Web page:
Crashing on bicycles is an inevitable part of riding them, so it makes sense to study and even practice what to do at that point of no return...
When you crash, you risk injury. Why would you practice risking injury? The only crashes I spend any thought worrying about involve being struck by a car. I *sure* don't want to practice those!
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Old 06-09-22, 08:52 AM
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Originally Posted by seypat View Post
If you're going to practice crashing, you need to learn how to crash into a fire/flames.

In all seriousness, Wherever you have muscle, that's what needs to hit the ground first. Flex it and make an arm bar, shoulder bar quad/hip bar, etc to absorb as much of the impact as possible.
I'm skinny with bony "corners". Landing on a flat surface means landing on those corners. Best I can do is arrange to have the movable corners hit first but not have then rigid. (I can weight lift all I want and I'm still all corners.)
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Old 06-09-22, 08:54 AM
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Originally Posted by spelger View Post
i like blackberries, were they worth it?
Na. Cheaper in the store compared to ruined kit.
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Old 06-09-22, 09:17 AM
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We haven’t had a good “how to crash” thread in a long time.
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Old 06-09-22, 09:26 AM
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Originally Posted by thumpism View Post
Learn how to roll. Hitting the ground is less traumatic with a managed landing.
...we used to practice rollouts in Judo class. There's really nothing better than Judo practice to teach you how to fall and not hurt yourself.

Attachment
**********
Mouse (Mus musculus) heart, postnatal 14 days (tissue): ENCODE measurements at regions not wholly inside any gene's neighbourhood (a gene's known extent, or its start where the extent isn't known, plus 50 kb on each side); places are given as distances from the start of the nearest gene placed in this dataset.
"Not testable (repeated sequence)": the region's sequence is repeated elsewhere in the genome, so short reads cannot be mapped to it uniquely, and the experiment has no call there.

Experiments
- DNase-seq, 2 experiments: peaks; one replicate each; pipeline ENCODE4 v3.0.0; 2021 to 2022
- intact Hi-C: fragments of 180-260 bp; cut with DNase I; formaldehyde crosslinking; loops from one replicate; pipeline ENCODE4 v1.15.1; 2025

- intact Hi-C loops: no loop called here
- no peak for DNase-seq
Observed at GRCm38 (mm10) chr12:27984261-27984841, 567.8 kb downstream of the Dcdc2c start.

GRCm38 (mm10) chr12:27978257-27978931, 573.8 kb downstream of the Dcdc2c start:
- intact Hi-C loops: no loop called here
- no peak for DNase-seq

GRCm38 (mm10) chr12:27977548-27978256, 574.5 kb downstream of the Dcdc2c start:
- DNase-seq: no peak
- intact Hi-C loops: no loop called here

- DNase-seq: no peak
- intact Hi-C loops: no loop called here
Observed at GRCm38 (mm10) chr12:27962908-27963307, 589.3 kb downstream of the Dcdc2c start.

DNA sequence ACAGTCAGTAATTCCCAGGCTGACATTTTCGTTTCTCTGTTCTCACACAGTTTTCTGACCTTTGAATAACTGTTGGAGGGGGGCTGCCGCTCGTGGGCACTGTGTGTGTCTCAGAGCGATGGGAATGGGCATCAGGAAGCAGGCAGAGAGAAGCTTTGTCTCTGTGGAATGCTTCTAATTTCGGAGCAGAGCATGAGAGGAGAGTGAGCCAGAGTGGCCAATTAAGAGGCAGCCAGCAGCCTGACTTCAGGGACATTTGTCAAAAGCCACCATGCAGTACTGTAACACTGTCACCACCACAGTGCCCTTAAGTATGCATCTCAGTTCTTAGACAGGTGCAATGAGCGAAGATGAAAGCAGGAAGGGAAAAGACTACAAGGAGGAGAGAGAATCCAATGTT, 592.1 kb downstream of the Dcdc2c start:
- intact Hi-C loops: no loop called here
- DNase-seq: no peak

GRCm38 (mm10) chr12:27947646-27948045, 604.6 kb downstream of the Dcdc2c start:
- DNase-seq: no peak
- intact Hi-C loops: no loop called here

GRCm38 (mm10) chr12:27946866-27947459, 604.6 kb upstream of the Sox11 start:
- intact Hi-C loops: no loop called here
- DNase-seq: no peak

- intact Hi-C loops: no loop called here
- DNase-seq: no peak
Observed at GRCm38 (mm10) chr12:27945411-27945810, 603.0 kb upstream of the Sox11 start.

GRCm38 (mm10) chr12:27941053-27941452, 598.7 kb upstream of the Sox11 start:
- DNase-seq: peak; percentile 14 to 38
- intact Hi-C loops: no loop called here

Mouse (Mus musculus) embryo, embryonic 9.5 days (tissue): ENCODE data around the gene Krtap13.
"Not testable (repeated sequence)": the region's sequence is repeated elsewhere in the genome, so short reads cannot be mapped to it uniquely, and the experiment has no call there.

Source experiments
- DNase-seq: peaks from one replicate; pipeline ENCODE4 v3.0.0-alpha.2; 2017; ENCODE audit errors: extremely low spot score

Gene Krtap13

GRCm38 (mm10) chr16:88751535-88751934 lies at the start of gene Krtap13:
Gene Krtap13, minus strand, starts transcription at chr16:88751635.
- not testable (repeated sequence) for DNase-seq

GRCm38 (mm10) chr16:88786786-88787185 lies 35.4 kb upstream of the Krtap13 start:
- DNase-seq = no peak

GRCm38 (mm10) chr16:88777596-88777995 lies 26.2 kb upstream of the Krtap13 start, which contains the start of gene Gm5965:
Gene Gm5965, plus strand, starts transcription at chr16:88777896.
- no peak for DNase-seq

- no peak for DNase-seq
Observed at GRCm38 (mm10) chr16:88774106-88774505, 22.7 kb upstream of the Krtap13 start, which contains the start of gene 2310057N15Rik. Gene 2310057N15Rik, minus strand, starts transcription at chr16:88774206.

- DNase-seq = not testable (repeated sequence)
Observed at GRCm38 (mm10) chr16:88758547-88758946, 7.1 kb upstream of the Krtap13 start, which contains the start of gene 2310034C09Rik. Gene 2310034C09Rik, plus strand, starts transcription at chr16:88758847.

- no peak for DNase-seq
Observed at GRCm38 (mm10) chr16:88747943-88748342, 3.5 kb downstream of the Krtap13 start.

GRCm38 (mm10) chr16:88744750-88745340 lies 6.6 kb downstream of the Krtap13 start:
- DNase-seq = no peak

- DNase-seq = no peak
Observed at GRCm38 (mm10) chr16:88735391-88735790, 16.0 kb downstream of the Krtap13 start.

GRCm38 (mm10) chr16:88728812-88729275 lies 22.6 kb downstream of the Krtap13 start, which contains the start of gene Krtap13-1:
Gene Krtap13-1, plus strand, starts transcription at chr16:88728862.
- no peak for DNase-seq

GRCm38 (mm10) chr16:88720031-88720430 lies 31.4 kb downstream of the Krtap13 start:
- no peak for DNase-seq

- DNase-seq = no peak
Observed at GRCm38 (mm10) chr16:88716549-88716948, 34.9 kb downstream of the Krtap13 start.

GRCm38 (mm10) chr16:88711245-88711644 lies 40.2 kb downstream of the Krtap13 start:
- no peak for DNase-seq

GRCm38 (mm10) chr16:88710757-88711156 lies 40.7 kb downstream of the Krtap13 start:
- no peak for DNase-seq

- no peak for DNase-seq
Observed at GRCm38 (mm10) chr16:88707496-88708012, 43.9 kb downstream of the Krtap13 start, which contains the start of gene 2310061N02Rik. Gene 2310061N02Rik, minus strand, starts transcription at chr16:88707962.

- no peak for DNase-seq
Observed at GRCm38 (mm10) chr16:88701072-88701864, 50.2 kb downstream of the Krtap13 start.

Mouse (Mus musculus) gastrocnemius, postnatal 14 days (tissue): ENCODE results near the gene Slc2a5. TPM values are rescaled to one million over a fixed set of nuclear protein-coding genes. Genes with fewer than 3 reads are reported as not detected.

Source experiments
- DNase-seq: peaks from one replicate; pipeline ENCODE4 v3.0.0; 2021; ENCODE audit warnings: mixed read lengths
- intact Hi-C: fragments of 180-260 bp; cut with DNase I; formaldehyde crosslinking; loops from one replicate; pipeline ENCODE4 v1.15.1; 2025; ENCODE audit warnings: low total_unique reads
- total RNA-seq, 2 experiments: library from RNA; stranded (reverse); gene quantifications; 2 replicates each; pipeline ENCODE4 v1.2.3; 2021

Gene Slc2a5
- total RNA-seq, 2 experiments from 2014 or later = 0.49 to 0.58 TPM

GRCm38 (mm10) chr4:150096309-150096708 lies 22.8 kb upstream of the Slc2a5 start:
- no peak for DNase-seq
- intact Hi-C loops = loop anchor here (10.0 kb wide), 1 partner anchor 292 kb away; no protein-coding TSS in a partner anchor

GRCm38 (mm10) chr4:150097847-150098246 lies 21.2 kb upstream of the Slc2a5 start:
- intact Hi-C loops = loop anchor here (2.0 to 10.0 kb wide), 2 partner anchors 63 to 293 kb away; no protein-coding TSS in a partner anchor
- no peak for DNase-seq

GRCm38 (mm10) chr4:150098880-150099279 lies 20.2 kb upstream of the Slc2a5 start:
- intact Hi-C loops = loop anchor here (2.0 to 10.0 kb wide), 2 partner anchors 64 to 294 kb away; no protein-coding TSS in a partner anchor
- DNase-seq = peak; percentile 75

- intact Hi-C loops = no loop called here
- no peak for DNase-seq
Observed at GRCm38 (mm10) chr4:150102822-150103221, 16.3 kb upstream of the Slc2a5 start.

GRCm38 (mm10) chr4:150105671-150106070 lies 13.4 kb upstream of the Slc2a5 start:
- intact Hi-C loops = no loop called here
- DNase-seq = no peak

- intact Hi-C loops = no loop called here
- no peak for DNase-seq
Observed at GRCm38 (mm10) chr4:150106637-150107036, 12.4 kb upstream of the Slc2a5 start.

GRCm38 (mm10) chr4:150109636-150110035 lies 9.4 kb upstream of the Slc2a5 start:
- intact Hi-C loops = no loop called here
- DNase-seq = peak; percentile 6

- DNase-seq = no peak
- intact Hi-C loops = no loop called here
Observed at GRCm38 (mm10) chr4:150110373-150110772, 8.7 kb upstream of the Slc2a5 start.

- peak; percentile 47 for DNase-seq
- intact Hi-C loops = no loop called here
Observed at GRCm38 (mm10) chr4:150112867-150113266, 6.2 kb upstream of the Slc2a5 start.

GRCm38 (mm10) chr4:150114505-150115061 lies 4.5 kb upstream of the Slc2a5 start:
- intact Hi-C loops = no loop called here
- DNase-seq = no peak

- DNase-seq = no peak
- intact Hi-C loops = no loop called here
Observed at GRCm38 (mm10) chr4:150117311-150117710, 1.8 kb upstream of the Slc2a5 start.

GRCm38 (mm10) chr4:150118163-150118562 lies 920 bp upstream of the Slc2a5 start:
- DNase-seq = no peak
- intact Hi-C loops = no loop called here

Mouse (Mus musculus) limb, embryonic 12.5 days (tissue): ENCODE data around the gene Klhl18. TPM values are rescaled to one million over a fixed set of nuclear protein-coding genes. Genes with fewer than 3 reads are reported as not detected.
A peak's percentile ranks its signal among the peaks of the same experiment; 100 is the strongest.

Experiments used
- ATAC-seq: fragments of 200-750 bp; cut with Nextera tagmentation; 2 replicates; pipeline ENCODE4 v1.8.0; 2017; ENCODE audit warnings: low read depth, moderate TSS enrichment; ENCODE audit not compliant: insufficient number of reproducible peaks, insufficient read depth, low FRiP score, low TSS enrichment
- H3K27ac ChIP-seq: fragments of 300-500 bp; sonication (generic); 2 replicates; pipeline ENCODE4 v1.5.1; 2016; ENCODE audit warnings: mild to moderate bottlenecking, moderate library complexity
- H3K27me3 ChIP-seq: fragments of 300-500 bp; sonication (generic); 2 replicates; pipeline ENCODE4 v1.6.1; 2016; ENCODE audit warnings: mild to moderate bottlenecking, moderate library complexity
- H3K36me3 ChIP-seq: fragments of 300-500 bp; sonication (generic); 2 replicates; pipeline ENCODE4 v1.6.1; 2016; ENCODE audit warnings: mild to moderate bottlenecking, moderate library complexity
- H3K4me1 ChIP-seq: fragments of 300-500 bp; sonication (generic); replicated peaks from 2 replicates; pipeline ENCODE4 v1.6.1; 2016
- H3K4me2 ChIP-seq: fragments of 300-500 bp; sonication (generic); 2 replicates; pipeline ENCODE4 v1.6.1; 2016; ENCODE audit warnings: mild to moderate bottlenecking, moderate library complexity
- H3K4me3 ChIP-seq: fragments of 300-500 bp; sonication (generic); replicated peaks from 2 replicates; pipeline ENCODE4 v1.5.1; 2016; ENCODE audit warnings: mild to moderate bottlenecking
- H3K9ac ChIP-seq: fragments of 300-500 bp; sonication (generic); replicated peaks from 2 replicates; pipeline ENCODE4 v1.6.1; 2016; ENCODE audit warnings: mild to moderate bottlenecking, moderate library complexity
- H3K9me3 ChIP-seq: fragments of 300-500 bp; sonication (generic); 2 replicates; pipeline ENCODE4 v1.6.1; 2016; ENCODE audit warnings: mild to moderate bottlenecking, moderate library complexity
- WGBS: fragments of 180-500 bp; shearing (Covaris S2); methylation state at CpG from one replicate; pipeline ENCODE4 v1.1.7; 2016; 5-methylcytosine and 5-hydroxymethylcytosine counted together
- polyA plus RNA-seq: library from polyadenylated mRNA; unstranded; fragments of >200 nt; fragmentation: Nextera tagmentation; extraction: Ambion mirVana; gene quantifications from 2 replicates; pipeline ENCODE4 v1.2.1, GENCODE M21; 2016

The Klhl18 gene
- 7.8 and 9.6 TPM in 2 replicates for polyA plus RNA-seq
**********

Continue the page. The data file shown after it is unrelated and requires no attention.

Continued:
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Old 06-09-22, 09:28 AM
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Wanna learn how to manage a crash? Take up mountain biking.

I am in my 50s and “crash” (as in in go down) at least a dozen times a year. It is so common I don’t even count.

But most falls are at lower speeds, and speed is what kills. And dirt and leaves are not as bad to fall on as pavement.

Anyway, at this point I know pretty well how to manage a fall.

I don’t think I ever could have learned this without mountain biking. Falling on a road bike is rare, and generally a lot more serious when it does happen. It is something just to be avoided, IMO.

There is a big between crashing on the trail and the road, and I do not fool myself into thinking I can practice to muscle memory how to manage a 30 mph fall on pavement.
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Old 06-09-22, 09:32 AM
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Originally Posted by indyfabz View Post
We haven’t had a good “how to crash” thread in a long time.
But we finally learn why beng1 is so ugly: "Over the last 55 years of actually riding bicycles, I have crashed a lot and hard"

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Old 06-09-22, 09:36 AM
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^^^^Yep! Road crashes can happen so fast there is no amount of prep that will help.
Only good advice I see here is hang on to the bars.
Always keep up on your maintenance and stay within your skill limits.

My last road crash was caused by a pinch flat on a downhill switchback at 20 mph.
All preventable of course. Being slammed into asphalt in a microsecond does not allow even an "Oh $#!^" moment. It is that quick.
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Old 06-09-22, 09:38 AM
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.
...while I appreciate the advice about not crashing (really, I do. I'm old,) I think it's pretty important to recognize that if you cannot accept the possibility that you might fall off it, you probably ought to reconsider getting on a bicycle in the first place. It's one of the inherent risks, and it's why we wear helments. I certainly wouldn't wear a stupid helment here, in 100* weather, if I knew for sure I wasn't gonna crash. (Hopefully this short digression will not pull this thread over into the planetary orbit of the Helment Thread. If it does, I apologize in advance.)
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Old 06-09-22, 09:46 AM
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...I dropped a front wheel into a wrong way space separation in the rubber decking for the light rail tracks here a few years ago. Fortunately I was just getting going, so I did a slow motion endo.
The light rail guys, when I contacted them to report it, were so delighted I wasn't engaging in a wrongful injury lawsuit, that they paid for the new rims and spokes to re-lace my wheels. They had it on video.

I guess I could have just done the front wheel, but I took advantage of the situation. Like any older person would.